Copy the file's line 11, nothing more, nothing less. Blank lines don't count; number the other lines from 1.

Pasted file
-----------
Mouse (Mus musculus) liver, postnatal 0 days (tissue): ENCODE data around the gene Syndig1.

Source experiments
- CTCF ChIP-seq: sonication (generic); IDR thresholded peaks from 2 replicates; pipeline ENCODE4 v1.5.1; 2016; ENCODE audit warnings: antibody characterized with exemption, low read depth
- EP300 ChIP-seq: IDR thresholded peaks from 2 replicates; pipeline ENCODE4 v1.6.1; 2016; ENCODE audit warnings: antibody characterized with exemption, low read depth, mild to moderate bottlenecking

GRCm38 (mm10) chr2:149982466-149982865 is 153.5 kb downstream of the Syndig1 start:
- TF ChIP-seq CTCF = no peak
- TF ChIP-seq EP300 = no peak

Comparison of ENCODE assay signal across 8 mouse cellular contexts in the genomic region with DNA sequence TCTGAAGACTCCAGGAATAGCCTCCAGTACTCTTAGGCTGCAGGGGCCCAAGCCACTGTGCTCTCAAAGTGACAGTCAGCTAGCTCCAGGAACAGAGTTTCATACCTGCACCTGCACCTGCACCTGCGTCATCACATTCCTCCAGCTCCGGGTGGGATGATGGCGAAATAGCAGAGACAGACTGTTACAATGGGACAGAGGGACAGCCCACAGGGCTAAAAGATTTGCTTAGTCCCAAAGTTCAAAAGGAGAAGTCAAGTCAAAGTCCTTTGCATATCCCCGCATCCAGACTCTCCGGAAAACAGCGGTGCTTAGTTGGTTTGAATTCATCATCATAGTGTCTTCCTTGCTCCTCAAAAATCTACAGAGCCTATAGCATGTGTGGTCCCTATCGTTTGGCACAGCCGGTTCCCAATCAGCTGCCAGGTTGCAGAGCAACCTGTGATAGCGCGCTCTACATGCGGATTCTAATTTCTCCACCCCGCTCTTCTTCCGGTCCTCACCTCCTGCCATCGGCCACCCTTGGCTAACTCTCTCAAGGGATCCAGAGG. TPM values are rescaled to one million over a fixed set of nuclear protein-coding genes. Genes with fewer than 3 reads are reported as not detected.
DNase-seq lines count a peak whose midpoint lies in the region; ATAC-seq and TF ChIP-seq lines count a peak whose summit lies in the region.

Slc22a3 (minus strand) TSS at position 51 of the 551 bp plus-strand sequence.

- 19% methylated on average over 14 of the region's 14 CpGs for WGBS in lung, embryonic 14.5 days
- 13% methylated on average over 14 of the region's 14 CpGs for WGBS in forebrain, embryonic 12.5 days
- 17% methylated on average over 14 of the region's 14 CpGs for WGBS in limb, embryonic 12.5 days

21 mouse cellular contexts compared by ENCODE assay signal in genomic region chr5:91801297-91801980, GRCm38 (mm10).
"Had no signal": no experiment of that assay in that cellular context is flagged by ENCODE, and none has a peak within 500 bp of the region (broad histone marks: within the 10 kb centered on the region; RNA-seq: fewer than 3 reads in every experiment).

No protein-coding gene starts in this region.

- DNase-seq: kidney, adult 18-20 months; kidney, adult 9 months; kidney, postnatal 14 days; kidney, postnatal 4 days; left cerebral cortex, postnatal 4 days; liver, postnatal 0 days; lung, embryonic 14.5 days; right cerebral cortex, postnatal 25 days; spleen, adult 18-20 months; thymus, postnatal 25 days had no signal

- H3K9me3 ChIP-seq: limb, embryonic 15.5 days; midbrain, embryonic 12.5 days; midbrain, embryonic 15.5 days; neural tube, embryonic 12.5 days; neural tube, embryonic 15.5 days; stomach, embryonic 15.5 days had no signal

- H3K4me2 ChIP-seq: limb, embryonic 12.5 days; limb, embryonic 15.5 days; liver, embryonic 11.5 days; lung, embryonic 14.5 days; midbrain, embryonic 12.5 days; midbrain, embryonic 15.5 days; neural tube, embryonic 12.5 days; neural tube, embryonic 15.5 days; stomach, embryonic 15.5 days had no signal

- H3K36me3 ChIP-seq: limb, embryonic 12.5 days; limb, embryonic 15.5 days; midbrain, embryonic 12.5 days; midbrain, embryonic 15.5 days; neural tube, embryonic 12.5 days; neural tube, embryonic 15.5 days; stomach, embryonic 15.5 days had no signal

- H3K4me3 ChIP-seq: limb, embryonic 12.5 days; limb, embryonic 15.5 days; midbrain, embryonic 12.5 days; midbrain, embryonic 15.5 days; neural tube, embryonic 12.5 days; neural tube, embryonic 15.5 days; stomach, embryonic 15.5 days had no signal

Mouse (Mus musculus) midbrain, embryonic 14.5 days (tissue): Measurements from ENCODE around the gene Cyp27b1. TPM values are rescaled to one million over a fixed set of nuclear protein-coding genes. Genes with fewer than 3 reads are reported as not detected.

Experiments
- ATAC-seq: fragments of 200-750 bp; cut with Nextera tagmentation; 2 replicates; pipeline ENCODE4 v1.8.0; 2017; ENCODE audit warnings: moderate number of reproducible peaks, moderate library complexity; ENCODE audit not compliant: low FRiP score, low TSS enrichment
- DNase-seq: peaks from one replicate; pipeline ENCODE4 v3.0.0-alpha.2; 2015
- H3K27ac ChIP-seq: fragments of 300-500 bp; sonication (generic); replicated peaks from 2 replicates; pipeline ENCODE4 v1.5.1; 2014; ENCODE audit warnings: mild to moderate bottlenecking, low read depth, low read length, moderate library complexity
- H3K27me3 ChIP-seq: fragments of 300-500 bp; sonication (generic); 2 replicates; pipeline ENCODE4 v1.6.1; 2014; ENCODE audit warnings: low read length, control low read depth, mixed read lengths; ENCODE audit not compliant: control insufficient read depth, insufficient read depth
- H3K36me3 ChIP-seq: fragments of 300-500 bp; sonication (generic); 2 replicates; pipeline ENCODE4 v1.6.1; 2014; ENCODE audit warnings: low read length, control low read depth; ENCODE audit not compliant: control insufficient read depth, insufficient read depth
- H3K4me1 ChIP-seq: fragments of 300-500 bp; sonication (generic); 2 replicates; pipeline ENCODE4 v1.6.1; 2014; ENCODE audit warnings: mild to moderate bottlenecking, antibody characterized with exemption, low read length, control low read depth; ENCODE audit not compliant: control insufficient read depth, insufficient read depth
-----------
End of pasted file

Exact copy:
- 19% methylated on average over 14 of the region's 14 CpGs for WGBS in lung, embryonic 14.5 days